Lens cover issues are generally caused by some sort of shock to the camera, such as dropping it or it getting hit against a surface. It doesn’t need to be with any amount of real force: cameras are very delicate pieces of equipment, and a surprisingly small level is required to cause an automatic lens cover error. This will either short the lens cover, causing it to be stuck, or jamming or misplacing the guide pins of the lens cover.
The other major cause is some sort of particulate getting trapped in the lens cover mechanism, like a grain of sand. Such small bits of dirt and so forth are everywhere, and for all the care you take of a camera, it’s very easy for things to work their way into the inner mechanisms.
How to Fix a Lens Cover That’s Stuck
Most of the time, your automatic lens cover issue can just be solved by resetting the camera. To do so, turn off the camera completely, and then remove the batteries and memory card. Wait at least ten seconds. Afterwards, reinsert the batteries and memory card, and turn on the camera again.
If that doesn’t fix it, then assume that there’s some sort of particulate trapped within. Using compressed air or some other air-blowing device, gently (gently!) blow room-temperature air into the cracks around the lens cover to try to dislodge the particle. Try to angle the air such that it won’t just blow the particle deeper into the mechanisms, potentially causing even more issues. A low-power vacuum might work better.
If that doesn’t work, try sliding a thin strip of strong paper between the shutters of the lens cover and work your way completely around the lens.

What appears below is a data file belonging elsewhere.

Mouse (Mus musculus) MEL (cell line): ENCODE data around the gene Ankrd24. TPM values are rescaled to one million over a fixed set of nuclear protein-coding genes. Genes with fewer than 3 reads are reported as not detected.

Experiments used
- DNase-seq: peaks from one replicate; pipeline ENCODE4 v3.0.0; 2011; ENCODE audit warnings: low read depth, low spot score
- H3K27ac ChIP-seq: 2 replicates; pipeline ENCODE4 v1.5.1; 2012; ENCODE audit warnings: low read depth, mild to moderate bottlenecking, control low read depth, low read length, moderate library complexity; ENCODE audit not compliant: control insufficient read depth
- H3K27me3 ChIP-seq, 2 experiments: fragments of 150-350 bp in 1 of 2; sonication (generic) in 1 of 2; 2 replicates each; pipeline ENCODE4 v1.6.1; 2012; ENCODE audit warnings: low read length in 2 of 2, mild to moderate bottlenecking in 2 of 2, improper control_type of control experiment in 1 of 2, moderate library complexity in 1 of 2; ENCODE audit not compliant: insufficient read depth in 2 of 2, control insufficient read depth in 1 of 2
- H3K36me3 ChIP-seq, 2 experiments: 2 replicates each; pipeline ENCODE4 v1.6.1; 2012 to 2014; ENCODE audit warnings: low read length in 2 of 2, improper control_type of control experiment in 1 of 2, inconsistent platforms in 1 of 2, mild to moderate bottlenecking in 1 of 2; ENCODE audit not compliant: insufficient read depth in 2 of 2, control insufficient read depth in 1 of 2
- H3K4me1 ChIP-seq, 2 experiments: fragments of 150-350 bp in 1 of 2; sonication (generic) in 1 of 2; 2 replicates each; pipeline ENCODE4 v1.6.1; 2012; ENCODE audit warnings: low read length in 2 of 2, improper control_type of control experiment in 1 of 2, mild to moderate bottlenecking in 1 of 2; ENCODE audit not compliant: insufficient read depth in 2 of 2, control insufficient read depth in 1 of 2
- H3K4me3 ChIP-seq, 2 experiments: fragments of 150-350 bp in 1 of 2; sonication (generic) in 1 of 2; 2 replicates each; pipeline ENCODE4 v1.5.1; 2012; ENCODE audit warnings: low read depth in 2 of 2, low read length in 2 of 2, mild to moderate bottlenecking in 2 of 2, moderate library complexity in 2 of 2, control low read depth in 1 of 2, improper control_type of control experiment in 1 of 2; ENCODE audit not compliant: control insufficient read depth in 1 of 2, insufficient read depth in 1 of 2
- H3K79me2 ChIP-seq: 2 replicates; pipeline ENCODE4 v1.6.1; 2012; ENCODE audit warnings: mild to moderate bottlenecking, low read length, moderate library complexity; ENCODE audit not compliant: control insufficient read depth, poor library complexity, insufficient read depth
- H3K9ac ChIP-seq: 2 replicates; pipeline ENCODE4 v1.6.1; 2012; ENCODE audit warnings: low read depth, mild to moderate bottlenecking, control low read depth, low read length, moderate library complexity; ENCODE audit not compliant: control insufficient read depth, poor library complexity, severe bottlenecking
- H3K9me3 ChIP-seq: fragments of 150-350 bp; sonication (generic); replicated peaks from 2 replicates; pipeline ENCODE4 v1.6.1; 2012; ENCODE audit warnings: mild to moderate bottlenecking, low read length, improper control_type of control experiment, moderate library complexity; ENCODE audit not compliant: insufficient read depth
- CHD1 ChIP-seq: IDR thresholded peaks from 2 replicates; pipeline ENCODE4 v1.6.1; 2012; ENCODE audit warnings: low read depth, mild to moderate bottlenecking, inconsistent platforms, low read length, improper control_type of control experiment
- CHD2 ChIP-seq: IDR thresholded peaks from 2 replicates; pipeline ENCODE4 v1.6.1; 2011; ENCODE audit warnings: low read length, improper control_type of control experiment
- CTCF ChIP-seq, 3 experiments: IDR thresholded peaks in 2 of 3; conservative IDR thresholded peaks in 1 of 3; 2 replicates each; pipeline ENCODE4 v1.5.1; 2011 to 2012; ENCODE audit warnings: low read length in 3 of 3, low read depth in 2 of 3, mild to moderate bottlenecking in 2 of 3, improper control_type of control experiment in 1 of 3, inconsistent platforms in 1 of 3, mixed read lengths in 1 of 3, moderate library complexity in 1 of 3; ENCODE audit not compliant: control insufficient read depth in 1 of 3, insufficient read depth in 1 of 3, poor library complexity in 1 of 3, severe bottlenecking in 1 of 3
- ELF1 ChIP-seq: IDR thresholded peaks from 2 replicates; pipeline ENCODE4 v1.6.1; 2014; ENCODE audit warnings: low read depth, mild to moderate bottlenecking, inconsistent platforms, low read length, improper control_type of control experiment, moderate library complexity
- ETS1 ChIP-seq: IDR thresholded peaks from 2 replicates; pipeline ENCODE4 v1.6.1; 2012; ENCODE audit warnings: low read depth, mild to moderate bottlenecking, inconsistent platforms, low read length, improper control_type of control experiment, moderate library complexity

Still not working? Try very gently tapping the lens barrel of the camera – this may require turning it on, depending on your camera – tipping it at a variety of angles while doing so to attempt to dislodge the particle. You may have to repeat a few times to get it to work.
A little bit more on the invasive side, but you can try gently pressing against the lens cover, using a piece of paper as a medium, and very gently rotating the shutters in the direction that they are supposed to go. This might allow the guide pins of the lens cover to recatch themselves.
Hmm, still not working? Well, beyond those steps, any possible fixes become quite invasive and require a fair amount of mechanical savvy—and just might void your warranty. Check with your camera company to see if they will cover the cost of an automatic lens cover repair at either free or reduced costs. If not, and you’re not willing to pay full price for either the repair or the replacement, you might want to consider doing a little DIY camera repair. Check online for fixes specific to your camera.
For a more detailed guide to repairing stuck automatic lens covers, as well as links to mechanical fixes for specific cameras and a number of very helpful comments, check out this DIY Camera Repair article.
While it might be a bit late by the time you’re reading this article, there are some easy steps you can take to reduce the likelihood of encountering a lens cover issue.
General common sense and camera care, such as not dropping the thing or allowing it to be jostled about too much, is the best step you can take, not just for preventing automatic lens cover issues but most problems with a camera.
Vacuuming the interior of your camera case at regular intervals is another good idea. A surprising amount of sand and other particulates can build up in the lining, against which your camera is rubbing when not in use—and potentially getting particles lodged within its mechanisms.